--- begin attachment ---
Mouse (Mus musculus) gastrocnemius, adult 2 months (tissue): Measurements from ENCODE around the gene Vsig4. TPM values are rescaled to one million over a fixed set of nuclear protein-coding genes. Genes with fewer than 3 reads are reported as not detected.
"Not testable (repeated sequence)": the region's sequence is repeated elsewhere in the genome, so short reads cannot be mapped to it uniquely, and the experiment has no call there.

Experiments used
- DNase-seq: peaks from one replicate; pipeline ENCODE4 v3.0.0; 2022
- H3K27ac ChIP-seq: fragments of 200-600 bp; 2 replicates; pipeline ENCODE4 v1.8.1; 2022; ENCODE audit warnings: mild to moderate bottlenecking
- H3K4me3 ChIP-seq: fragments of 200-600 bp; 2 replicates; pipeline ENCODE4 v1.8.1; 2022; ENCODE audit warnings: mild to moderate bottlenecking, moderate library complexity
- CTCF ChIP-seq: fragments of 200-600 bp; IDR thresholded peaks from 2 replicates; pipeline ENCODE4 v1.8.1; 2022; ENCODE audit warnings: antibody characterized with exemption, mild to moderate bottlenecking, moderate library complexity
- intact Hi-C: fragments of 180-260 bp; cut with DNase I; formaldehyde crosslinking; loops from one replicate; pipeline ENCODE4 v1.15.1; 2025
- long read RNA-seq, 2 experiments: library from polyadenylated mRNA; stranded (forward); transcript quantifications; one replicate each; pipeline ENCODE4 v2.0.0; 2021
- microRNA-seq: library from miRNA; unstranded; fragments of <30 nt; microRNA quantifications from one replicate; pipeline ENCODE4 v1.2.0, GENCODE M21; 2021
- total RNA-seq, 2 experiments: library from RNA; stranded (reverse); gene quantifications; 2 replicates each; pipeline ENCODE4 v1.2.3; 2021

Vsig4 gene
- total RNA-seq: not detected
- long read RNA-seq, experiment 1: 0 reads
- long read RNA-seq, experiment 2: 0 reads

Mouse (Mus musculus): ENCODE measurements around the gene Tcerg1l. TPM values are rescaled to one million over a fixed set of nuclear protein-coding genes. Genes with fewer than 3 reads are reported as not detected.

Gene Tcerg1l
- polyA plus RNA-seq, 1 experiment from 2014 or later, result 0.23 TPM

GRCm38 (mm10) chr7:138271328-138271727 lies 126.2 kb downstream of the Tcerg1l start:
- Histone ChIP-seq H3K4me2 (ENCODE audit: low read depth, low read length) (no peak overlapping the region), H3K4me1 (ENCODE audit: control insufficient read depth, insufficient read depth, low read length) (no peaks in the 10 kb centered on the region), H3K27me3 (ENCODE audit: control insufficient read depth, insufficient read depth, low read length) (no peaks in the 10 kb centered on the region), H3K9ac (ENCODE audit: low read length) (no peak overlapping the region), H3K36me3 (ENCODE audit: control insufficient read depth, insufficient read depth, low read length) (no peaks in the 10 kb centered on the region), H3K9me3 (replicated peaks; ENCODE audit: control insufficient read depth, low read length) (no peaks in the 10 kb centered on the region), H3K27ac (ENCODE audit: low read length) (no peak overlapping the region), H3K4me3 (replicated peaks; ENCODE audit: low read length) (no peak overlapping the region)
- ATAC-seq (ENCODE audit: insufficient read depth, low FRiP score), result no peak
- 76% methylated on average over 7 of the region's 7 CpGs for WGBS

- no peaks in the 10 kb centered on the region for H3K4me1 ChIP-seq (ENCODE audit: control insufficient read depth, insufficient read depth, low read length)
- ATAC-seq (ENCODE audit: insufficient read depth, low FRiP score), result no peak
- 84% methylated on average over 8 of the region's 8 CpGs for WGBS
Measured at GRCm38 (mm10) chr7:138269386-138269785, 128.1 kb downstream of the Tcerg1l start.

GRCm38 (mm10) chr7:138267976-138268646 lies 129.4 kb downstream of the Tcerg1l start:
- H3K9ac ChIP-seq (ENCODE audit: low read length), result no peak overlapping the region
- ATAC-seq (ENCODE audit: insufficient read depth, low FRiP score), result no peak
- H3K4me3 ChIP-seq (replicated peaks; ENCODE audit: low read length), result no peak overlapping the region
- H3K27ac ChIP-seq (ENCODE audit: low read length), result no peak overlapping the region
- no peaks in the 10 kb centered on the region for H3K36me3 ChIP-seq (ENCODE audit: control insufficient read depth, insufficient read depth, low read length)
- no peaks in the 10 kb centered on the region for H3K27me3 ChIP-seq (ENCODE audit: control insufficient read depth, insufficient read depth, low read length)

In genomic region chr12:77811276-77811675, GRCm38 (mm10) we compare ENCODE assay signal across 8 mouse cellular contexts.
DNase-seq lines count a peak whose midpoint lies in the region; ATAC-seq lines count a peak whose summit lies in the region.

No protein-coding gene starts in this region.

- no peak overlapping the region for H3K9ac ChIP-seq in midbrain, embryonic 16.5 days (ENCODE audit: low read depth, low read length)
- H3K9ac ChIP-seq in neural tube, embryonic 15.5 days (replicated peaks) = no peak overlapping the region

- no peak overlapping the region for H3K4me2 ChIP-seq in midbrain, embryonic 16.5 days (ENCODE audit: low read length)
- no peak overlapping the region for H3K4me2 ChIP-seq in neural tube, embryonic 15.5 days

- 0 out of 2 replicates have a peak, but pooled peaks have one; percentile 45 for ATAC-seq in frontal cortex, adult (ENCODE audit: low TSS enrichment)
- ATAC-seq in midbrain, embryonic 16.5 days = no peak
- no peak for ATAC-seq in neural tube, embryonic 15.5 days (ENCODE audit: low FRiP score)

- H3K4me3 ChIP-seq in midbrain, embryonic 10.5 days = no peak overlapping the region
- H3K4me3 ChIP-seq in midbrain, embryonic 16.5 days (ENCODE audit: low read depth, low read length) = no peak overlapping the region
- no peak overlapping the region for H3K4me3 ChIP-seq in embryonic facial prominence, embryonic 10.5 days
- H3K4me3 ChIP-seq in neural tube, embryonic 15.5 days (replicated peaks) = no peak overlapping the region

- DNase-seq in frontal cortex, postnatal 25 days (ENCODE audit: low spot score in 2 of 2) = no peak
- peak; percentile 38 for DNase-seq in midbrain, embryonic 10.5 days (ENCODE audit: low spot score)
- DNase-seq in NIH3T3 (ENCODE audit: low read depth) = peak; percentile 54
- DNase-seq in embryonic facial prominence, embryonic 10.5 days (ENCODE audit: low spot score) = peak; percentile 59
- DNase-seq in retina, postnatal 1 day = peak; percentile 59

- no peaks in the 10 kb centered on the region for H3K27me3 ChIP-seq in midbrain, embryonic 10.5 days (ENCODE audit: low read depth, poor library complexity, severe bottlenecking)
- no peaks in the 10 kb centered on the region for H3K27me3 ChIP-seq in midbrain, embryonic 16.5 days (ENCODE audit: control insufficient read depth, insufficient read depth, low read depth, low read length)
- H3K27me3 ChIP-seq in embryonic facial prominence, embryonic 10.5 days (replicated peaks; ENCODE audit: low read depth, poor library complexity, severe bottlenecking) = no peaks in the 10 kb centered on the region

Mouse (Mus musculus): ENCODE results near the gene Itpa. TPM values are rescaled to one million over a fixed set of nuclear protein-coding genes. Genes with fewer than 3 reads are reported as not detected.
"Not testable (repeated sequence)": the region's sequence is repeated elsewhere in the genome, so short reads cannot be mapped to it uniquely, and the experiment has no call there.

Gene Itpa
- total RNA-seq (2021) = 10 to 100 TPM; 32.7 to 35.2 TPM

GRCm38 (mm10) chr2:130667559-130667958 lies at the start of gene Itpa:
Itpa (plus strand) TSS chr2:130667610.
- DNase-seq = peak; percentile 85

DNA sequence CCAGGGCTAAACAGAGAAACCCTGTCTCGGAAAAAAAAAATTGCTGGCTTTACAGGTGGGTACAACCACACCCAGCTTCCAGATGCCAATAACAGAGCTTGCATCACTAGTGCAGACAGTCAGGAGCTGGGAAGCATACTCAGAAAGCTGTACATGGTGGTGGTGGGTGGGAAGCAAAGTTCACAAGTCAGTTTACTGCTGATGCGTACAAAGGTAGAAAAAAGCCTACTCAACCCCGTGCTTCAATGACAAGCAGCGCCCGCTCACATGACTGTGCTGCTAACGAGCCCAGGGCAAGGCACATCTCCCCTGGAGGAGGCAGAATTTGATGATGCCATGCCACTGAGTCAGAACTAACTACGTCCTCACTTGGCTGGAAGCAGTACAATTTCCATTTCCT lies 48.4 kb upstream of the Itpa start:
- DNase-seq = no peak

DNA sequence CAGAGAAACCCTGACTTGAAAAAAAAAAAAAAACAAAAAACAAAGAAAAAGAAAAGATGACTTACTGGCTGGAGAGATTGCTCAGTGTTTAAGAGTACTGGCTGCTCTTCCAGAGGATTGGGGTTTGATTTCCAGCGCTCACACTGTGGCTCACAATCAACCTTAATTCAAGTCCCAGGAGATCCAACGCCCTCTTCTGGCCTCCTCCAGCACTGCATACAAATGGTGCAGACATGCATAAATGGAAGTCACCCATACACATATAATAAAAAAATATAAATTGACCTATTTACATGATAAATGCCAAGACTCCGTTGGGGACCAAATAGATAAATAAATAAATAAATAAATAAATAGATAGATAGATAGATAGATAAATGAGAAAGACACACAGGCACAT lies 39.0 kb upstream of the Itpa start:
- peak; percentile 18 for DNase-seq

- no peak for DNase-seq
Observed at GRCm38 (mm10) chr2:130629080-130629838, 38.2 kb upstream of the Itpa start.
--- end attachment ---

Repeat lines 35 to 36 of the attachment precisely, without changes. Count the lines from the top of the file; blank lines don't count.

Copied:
DNase-seq lines count a peak whose midpoint lies in the region; ATAC-seq lines count a peak whose summit lies in the region.

No protein-coding gene starts in this region.